Belleville Finds Championship Formula, Completes 1st Finals Run

By Scott DeCamp
Special for

November 27, 2021

DETROIT – Belleville’s football team found Ford Field after a series of near-misses in recent seasons. The Tigers found it much to their liking, too.

Belleville put its speed, athleticism and depth of talent on full display in a 55-33 runaway victory over Rochester Adams in the MHSAA Division 1 title game Saturday. The fast track and climate-controlled environment were ideal for the Tigers in their first-ever Finals appearance.

Freshman quarterback Bryce Underwood passed for 284 yards and five touchdowns with no interceptions, three of the scores to senior Jeremiah Caldwell as the Tigers (13-1) came within a point of tying a record for most scored in a Finals game.

“You get a bunch of athletes on a fast track and without the elements, you know, it was going to be some opportunities for Bryce …,” said Belleville coach Jermain Crowell, the former Detroit Cass Tech assistant, who is now 72-10 in seven years with the Tigers program.

The 6-foot-2, 180-pound Underwood, who is only 14 years old, finished 12-of-21 passing. He capped Belleville’s scoring with a 30-yard run in the fourth quarter when he delivered a forceful stiff-arm in the backfield to a would-be tackler.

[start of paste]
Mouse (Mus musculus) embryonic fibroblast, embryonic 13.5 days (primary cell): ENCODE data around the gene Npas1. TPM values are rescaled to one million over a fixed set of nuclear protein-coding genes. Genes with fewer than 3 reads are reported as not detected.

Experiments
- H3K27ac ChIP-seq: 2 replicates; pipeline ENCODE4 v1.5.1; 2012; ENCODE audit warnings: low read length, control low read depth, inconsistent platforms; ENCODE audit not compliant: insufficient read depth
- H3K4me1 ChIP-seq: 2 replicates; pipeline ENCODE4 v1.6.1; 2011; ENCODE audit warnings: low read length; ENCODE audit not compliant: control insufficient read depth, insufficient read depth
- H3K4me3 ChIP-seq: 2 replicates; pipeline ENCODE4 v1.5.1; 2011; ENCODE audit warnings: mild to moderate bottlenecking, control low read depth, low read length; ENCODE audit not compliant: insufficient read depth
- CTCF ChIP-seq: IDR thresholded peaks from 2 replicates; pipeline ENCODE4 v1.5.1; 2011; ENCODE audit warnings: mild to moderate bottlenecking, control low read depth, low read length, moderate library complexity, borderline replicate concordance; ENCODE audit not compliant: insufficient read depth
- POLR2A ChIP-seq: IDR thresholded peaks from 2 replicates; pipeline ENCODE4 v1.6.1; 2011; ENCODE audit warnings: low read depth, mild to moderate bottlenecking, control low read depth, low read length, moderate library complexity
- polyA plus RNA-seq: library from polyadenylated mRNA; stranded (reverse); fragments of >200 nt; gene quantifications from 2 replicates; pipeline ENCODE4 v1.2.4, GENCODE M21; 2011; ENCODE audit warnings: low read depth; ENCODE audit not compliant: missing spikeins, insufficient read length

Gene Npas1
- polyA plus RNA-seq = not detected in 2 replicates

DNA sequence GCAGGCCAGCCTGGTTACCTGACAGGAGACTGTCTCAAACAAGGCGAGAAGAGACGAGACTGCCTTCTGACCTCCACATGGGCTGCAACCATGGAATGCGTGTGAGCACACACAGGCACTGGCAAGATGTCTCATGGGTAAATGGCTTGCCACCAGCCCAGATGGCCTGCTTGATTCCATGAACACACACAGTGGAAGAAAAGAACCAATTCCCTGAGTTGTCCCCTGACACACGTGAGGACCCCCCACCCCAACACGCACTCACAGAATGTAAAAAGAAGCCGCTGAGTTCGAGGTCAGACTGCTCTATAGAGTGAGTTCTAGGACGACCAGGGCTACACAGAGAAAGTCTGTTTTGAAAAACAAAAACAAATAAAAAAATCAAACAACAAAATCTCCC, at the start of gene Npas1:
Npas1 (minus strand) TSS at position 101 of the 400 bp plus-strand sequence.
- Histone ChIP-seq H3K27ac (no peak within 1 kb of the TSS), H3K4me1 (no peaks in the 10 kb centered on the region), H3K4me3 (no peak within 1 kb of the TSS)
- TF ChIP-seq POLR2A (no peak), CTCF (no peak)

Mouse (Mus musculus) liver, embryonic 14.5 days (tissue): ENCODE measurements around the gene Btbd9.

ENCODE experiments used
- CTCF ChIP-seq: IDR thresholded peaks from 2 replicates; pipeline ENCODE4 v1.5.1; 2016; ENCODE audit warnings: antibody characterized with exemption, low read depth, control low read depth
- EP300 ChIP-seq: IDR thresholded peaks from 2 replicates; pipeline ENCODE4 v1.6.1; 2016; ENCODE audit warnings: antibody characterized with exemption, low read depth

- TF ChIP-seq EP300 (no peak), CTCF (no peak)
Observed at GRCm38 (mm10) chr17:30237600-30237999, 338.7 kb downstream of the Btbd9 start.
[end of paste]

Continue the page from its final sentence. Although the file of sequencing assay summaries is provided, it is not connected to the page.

The 6-3, 175-pound Caldwell was on the receiving end of only four passes, but the playmaker converted them into a whopping 204 yards. Underwood connected with the lanky, speedy senior on scoring strikes of 56, 64 and 72 yards, all in the first half, as Belleville entered the locker room with a 21-20 edge.

“I would say I wasn’t that nervous, I just knew that I had to come out and execute our plan and finish the football game,” Underwood said.

Belleville took control in the third quarter, when the Tigers converted two Adams turnovers into touchdowns – one on a blocked punt and the other on a fumble recovery. They led 35-20 entering the fourth quarter, and that margin never dipped below 14 points the rest of the way.

Six different players scored TDs for Belleville, illustrating Crowell’s point in the postgame press conference that it was a team effort. The Tigers had no turnovers.

“It was the team. I mean, to be honest with you, it was the team,” said Crowell, whose squads lost semifinal heartbreakers to eventual 2020 state champ West Bloomfield (35-34 in double-overtime) and Brighton in 2019 (22-19). The Tigers also lost in the 2018 semifinals to eventual state champ Clinton Township Chippewa Valley.

“All the other years, it was always about this individual guy, that individual guy, that individual guy, and it’s not high school football. That’s not how it’s supposed to be. It’s not supposed to be that way.”

Division 1 Football FinalEven though Belleville’s defense surrendered 33 points, the Tigers made enough plays on that side of the ball and they did it with several players contributing.

Seniors Cameron Dyson and JaShawn Greene led Belleville’s defense with eight tackles apiece. Greene also had a forced fumble and sack, while Caldwell picked off a pass.